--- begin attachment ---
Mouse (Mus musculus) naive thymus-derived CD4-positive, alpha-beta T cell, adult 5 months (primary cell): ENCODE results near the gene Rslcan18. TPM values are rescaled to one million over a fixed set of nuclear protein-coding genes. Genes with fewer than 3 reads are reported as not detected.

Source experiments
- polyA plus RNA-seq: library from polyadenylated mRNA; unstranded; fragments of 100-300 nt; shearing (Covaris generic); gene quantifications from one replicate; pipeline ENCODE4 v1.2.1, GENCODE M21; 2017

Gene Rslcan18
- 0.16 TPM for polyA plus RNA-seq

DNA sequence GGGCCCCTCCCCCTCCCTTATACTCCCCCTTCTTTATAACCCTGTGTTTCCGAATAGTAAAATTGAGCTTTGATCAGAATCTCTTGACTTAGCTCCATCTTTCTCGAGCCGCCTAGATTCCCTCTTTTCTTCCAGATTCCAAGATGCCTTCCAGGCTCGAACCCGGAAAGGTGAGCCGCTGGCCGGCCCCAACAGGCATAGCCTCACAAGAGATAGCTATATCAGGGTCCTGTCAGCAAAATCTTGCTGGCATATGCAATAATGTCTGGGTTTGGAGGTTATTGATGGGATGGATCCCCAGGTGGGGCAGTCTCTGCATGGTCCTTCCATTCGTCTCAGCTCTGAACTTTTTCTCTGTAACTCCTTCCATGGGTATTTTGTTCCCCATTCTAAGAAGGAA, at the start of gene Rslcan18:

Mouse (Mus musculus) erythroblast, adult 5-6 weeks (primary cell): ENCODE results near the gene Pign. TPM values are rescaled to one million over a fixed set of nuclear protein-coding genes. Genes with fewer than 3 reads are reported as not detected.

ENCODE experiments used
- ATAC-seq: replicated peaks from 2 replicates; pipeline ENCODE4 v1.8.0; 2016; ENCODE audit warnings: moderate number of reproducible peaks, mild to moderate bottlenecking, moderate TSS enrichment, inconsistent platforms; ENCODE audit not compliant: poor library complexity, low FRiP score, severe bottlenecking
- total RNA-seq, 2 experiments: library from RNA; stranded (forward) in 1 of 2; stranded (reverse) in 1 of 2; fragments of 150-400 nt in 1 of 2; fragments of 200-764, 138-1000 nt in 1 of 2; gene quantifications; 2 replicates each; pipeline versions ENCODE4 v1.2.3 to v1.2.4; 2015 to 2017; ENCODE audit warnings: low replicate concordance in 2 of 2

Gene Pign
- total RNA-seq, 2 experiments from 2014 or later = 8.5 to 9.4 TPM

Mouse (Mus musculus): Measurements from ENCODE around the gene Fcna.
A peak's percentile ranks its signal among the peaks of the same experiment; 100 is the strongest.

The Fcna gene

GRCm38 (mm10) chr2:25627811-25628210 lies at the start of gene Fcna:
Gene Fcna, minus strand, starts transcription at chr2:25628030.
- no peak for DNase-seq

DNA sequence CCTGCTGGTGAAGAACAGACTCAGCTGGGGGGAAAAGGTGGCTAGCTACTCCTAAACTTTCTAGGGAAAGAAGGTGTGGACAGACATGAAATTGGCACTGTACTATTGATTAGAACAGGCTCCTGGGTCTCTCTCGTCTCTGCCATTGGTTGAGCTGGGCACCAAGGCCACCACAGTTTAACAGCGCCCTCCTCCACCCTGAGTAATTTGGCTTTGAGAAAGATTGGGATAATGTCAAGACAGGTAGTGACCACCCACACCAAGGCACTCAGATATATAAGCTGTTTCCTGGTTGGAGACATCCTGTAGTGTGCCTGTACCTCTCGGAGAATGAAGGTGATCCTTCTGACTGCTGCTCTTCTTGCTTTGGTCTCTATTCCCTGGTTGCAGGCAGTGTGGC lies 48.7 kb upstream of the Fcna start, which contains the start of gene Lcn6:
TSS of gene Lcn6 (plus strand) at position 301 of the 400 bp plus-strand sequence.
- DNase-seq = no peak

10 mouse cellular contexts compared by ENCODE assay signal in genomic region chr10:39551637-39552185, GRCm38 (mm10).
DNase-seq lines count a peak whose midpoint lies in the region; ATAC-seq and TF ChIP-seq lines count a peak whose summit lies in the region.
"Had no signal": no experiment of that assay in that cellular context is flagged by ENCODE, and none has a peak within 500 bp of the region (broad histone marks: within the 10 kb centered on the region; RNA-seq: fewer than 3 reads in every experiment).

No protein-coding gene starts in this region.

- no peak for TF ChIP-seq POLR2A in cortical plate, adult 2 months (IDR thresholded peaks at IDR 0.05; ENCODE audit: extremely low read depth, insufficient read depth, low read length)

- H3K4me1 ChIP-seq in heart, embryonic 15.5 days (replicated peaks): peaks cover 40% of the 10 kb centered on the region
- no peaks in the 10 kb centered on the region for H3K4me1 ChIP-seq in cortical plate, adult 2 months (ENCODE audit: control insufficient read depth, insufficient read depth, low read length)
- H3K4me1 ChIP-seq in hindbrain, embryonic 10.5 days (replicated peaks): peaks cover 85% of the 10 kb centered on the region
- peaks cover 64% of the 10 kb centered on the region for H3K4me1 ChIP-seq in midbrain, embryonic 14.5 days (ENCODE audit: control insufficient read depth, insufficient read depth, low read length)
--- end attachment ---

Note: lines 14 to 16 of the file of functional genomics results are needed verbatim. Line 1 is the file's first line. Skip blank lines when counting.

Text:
A peak's percentile ranks its signal among the peaks of the same experiment; 100 is the strongest.

The Fcna gene

GRCm38 (mm10) chr2:25627811-25628210 lies at the start of gene Fcna: